Iraq’s political instability raises Al-Sistani succession stakes 

Special A member of the Hashed Al-Shaabi (Popular Moblization units) carries a portrait of Iraqi Shiite cleric Grand Ayatollah Ali Al-Sistani in a street in the southern city of Basra. (AFP/File Photo)
A member of the Hashed Al-Shaabi (Popular Moblization units) carries a portrait of Iraqi Shiite cleric Grand Ayatollah Ali Al-Sistani in a street in the southern city of Basra. (AFP/File Photo)
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Updated 08 November 2021

Iraq’s political instability raises Al-Sistani succession stakes 

A member of the Hashed Al-Shaabi (Popular Moblization units) carries a portrait of Iraqi Shiite cleric Grand Ayatollah Ali Al-Sistani in a street in the southern city of Basra. (AFP/File Photo)
  • Al-Sistani’s lectures were attended by hundreds of students, many of whom became leading Shiite jurists in the Arab world 
  • The grand ayatollah’s outsized persona among Muslims and the world at large will loom large over his successor

DUBAI: Besides Pope Francis and the Dalai Lama, few religious leaders today command as much respect among Muslims and non-Muslims alike as Grand Ayatollah Ali Al-Sistani, the 91-year-old “supreme marja” of the world’s Shiite Muslims.

Al-Sistani was a disciple of Ayatollah Abu Al-Qasim Al-Khoei, who was for decades the most renowned religious teacher in Iraq’s shrine city of Najaf, where he was known as the “professor of jurisprudence.”

His lectures were attended by hundreds of students, many of whom would themselves become leading Shiite jurists in Iraq, Iran, Lebanon, Pakistan and the Gulf.

After Al-Khoei died in 1992, a number of religious scholars in Najaf emerged as leading muftis. Among the most influential were Sayyid Abd Al-Ala Al-Sabziwari, Sheikh Ali Al-Gharawi, and Sayyid Ali Al-Sistani.

There was also a group of jurists in the seminary in Qom, Iran, among whom were Sayyid Mohammed-Reza Golpaygani, Sheikh Mohammed Ali Al-Araki, Sayyid Mohammed Al-Ruhani and Sheikh Mirza Jawad Al-Tabrizi.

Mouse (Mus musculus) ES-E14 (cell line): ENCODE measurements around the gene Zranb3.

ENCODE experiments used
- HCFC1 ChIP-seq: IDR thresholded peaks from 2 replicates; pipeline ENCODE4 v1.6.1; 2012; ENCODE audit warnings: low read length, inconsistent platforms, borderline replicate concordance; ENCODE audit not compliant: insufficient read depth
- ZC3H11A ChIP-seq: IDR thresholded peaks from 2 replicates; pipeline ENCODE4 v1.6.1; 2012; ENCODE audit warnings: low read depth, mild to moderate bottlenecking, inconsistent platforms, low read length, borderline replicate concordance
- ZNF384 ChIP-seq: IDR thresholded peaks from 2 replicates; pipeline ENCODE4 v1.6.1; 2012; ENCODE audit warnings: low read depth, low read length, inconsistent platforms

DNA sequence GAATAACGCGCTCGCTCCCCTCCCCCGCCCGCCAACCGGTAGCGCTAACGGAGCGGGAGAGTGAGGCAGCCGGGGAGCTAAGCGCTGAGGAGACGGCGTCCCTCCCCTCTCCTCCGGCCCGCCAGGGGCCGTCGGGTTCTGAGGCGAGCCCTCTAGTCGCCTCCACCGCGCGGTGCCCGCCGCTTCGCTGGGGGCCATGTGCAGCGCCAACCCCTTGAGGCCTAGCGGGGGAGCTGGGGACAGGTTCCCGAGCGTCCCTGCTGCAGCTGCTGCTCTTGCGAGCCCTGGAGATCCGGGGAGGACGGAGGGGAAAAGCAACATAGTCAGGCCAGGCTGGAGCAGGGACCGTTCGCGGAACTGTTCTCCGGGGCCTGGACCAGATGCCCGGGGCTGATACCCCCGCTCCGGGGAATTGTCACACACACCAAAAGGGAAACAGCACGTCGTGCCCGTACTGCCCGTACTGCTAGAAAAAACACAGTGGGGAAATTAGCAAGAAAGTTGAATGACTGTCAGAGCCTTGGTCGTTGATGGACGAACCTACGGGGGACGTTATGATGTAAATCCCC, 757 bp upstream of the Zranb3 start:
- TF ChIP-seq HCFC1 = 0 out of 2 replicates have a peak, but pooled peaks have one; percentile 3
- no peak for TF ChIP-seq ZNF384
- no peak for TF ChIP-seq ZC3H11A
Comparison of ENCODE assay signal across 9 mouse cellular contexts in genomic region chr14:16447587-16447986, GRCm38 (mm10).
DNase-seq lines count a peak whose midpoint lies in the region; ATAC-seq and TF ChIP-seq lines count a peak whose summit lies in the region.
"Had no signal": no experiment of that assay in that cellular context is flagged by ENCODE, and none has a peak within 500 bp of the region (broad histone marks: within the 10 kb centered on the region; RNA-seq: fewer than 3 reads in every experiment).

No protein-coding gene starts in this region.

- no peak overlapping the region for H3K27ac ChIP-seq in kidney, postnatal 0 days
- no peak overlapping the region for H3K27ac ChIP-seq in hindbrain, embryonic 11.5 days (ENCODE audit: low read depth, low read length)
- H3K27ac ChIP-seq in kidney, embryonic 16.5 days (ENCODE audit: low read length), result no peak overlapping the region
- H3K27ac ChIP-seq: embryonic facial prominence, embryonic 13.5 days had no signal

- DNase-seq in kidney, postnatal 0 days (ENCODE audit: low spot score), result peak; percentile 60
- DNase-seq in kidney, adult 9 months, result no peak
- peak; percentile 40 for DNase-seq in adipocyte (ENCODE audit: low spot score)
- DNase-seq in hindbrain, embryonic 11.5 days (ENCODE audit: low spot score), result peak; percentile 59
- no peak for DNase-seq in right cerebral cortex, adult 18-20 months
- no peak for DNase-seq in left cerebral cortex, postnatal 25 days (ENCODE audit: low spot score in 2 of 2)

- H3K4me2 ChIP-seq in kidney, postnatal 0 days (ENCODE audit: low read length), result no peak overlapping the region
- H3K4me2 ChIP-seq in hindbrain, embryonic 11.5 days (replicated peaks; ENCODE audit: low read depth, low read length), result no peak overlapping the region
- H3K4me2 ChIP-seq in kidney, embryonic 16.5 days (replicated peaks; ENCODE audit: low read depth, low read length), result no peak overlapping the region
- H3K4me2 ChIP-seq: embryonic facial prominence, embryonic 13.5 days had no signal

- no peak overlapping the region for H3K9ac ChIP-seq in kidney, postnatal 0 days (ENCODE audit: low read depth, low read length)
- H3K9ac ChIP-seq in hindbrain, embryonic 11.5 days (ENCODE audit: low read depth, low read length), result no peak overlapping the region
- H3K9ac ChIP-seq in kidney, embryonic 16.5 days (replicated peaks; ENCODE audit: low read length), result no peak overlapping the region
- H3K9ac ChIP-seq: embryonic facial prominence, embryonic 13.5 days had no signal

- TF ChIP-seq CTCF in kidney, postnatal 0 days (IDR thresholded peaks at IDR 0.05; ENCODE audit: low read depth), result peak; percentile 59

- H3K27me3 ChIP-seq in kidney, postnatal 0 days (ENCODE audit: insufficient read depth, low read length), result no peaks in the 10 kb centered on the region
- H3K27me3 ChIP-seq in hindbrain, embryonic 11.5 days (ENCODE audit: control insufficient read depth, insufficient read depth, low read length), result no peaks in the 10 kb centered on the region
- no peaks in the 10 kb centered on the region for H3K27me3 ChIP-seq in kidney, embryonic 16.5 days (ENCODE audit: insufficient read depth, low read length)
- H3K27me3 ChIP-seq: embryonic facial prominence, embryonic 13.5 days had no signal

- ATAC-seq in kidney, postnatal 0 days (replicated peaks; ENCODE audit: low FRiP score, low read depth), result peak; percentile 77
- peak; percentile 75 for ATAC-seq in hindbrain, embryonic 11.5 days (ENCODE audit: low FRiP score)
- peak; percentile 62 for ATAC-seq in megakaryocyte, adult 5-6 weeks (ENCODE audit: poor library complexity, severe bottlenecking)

After the deaths of several of these leading muftis, Al-Sistani was named marja — meaning literally “source to follow” or “religious reference” — granting him the authority to make legal decisions within the confines of Islamic law.

This was despite the presence of popular figures in Iran such as the “revolution’s guide” Ayatollah Ali Khamenei and Sheikh Nasser Makarem Shirazi, and others in Iraq such as Sayyid Mohammed Saeed Al-Hakim and Sheikh Ishaq Al-Fayadh.




An Iraqi supporter of the Hashed Al-Shaabi military network lifts a picture of Iraq's top Shiite cleric Grand Ayatollah Ali Al-Sistani during a rally in front of the US embassy in the capital Baghdad. (AFP/File Photo)

Al-Sistani soon emerged as a popular and trusted religious guide, but after the fall of Iraqi dictator Saddam Hussein in 2003 his name grew in prominence beyond the boundaries of the seminary and even beyond the borders of Iraq.

Such was his influence that international delegations would routinely visit him at his humble home in Najaf. Iraqi politicians also flocked to meet Al-Sistani to win his support. But as he became increasingly disappointed by the spread of corruption and sectarianism in Iraq, he stopped giving these audiences.

Now, given Al-Sistani’s advanced age, the question of who will succeed him has become increasingly urgent.

During the past two decades, there have been four great jurists in Najaf: Al-Sistani, Mohammed Saeed Al-Hakim, Bashir Al-Najafi and Ishaq Al-Fayadh. Al-Hakim was viewed by many as the likely successor but he died on Sept. 3 this year, casting the succession into doubt.

Sheikh Hussein Ali Al-Mustafa, a Saudi researcher who specializes in Islamic sciences, said Al-Sistani’s inevitable passing will come as a blow but one that the community will absorb and eventually overcome.

“The post-Sistani era will face any issues and the Najaf seminary is capable of filling the void, even though Al-Sistani’s absence will constitute a great loss not only for Shiite Muslims, but for all believers in moderation, tolerance and coexistence,” he told Arab News.

“There are basic constants in the Najaf jurisprudence school and these constants will not change, whether Al-Sistani is dead or alive. These constants are: Avoidance of direct political action; no truck with political parties; focus on people’s interests and easing their suffering through social and economic services; and satisfactory answers to believers’ jurisprudential questions.”




Shiite cleric Grand Ayatollah Ali Al-Sistani. (AFP/File Photo)

But why is the fate of the Najaf seminary considered so important?

“Najaf has five important characteristics,” Jawad Al-Khoei, secretary-general of the Al-Khoei Institute in Najaf, told Arab News. “It is the oldest scholarly estate of Shiite Muslims that has survived to this day, as it is more than a thousand years old, in addition to the fact that it includes the resting place of Imam Ali bin Abi Talib.